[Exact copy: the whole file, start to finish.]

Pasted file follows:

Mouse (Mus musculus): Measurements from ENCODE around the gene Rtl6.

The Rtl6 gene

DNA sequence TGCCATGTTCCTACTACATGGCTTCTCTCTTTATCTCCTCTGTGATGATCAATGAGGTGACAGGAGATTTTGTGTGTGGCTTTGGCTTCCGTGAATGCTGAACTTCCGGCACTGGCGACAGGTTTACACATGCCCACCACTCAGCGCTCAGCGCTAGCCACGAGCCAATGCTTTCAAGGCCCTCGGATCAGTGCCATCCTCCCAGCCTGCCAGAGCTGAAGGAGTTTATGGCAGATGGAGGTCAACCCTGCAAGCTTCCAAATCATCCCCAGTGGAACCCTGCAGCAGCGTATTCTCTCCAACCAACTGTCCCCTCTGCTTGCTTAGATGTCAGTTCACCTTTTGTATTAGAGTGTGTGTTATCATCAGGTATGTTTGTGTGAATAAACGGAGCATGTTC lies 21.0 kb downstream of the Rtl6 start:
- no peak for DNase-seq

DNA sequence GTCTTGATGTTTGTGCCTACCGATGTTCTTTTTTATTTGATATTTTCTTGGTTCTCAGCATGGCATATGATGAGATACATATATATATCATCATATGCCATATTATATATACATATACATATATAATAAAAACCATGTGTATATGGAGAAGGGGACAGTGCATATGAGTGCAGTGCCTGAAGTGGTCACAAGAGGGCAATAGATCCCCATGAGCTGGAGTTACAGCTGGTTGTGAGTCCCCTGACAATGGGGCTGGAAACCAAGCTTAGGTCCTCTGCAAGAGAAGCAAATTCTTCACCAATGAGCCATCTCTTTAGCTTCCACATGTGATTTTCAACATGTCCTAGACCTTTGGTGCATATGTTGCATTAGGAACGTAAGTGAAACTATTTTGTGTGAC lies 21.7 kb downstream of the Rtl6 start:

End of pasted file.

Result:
Mouse (Mus musculus): Measurements from ENCODE around the gene Rtl6.

The Rtl6 gene

DNA sequence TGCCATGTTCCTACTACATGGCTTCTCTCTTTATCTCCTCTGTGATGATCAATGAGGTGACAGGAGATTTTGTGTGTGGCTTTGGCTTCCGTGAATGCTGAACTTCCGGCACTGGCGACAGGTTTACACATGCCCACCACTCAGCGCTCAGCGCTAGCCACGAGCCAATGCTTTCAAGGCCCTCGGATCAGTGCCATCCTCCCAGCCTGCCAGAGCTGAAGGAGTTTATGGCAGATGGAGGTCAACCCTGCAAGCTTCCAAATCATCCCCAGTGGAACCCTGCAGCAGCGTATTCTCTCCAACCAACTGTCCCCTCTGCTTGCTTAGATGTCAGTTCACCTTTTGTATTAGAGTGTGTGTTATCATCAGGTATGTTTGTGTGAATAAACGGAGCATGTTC lies 21.0 kb downstream of the Rtl6 start:
- no peak for DNase-seq

DNA sequence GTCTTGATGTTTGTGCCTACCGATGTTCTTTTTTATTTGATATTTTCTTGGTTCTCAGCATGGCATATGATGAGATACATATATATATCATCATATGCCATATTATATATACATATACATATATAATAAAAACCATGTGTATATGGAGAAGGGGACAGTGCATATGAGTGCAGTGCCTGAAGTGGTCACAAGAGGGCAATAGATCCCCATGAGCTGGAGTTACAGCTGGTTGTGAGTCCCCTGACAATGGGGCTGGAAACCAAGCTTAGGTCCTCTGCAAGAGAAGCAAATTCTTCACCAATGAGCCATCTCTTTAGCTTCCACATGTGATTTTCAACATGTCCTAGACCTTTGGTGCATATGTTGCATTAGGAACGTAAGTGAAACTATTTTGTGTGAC lies 21.7 kb downstream of the Rtl6 start: